It’s most likely the anti-glare surface that you find disagreeable on the S3221QS. The screen surface of the AW3420DW with its LG Nano IPS UltraWide panel is ‘lighter’ and impedes the image less in comparison. There’s less of a ‘layered’ appearance in front of the image – it isn’t something everyone will notice either way. But if you’re sensitive to it, as you are (and I am as well) it can be quite bothersome. If you’ve got the budget for it I’d certainly recommend checking out a ~32″ IPS option like the BenQ EW3280U instead. Which combines the excellent pixel density with a very light screen surface.July 28, 2021 at 7:39 am #65499nighthink
As many others here, I really like your work and appreciate with respect your willingness to help others to find what they need :).
I’m searching for the right display for quite some time (I was here already discussing the Dell AW2721D) but it just didn’t fit my overall needs and at this point I’m fine to sacrifice refresh rate in favour of higher resolution and few other productivity features, which I really need much more often than gaming parameters after all.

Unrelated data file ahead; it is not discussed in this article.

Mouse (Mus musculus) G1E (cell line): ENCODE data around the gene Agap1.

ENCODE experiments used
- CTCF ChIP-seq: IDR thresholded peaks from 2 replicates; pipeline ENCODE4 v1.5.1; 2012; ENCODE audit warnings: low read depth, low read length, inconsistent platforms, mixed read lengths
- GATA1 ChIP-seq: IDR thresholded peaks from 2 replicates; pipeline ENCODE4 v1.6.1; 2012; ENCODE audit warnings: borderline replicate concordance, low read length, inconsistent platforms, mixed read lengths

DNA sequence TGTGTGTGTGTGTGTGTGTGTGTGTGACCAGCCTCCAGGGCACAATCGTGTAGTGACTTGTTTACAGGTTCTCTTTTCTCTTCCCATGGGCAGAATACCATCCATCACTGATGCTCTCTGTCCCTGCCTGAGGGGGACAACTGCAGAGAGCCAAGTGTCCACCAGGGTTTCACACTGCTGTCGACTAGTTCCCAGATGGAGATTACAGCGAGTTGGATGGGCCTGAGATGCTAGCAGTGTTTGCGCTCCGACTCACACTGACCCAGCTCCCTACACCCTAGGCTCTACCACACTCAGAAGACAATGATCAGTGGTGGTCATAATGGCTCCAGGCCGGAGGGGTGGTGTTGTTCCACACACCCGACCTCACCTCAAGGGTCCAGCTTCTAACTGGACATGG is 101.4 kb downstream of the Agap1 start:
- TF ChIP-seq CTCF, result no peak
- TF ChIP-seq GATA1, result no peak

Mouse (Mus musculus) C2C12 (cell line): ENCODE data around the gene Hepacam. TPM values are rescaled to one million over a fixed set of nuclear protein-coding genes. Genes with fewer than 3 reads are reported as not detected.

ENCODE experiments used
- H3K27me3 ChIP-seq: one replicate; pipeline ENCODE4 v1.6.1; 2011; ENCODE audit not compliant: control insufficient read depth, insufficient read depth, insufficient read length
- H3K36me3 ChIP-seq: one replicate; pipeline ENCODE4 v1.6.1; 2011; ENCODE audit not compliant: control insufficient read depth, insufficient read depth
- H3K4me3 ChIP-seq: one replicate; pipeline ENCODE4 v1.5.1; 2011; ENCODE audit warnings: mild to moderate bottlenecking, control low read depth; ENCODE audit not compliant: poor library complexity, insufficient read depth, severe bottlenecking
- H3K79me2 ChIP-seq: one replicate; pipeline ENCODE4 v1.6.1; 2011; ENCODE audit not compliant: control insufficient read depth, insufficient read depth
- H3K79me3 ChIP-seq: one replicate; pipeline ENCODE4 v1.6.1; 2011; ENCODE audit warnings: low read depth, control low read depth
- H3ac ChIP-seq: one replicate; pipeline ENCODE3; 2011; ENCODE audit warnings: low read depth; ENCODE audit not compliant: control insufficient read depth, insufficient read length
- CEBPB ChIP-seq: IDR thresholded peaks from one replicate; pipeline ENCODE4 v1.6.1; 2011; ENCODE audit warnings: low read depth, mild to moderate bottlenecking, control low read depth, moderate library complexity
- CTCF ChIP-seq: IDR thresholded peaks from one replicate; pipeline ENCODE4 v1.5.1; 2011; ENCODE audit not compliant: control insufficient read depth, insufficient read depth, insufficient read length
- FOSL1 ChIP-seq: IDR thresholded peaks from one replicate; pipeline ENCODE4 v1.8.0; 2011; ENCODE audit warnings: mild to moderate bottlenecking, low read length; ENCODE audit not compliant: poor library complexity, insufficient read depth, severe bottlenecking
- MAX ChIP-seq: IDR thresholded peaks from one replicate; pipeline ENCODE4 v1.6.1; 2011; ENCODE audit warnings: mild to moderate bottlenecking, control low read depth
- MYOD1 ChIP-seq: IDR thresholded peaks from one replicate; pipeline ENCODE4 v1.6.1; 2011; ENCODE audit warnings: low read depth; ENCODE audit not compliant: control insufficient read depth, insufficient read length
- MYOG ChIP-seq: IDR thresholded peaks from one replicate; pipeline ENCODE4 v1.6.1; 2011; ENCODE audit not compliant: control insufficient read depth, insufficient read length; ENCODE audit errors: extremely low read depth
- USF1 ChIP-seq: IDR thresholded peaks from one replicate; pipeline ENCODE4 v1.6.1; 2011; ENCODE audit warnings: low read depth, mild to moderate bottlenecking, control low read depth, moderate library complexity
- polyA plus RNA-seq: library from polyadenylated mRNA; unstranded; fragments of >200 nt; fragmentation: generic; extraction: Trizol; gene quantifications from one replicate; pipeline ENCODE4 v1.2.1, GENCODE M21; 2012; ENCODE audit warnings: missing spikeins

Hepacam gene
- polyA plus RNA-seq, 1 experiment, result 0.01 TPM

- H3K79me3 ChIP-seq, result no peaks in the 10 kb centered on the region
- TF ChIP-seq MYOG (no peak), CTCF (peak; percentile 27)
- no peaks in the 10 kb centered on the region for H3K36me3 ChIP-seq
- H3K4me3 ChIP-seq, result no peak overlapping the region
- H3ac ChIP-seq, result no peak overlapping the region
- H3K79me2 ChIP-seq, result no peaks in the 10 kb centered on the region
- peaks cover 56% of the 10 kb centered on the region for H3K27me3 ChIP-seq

I did fairly large research, went through this whole forum and few others here and also on many other places and I feel like there just isn’t a monitor I would really like to have :). With this I’d like to confirm if that is indeed true and maybe to find next best alternative with as little as possible sacrifices.
So this would be my standard usage:
– I do a lot of text work during my working day, so text clarity and all the eye-care-kind-of-stuffs are really important to me.
– architecture diagrams, programs developing (lots of various tools, let’s say just regular large corporate software architecture / development work)
– multitasking, many different windows opened at the same time and switching between them (that’s why 32” 4k)
– after the working day some occasional gaming, not competitive, mostly action adventure 3rd person shooters and similar.
What I would require from the monitor: